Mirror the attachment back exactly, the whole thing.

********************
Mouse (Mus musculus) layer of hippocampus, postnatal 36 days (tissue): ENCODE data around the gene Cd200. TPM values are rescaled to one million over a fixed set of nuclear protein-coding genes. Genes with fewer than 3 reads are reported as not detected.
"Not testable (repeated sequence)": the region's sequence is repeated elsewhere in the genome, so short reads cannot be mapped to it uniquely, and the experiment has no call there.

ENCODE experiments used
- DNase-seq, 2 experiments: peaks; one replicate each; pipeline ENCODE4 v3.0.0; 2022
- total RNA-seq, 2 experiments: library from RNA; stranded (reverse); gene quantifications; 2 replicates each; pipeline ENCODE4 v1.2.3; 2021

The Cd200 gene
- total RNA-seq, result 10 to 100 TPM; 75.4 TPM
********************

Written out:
Mouse (Mus musculus) layer of hippocampus, postnatal 36 days (tissue): ENCODE data around the gene Cd200. TPM values are rescaled to one million over a fixed set of nuclear protein-coding genes. Genes with fewer than 3 reads are reported as not detected.
"Not testable (repeated sequence)": the region's sequence is repeated elsewhere in the genome, so short reads cannot be mapped to it uniquely, and the experiment has no call there.

ENCODE experiments used
- DNase-seq, 2 experiments: peaks; one replicate each; pipeline ENCODE4 v3.0.0; 2022
- total RNA-seq, 2 experiments: library from RNA; stranded (reverse); gene quantifications; 2 replicates each; pipeline ENCODE4 v1.2.3; 2021

The Cd200 gene
- total RNA-seq, result 10 to 100 TPM; 75.4 TPM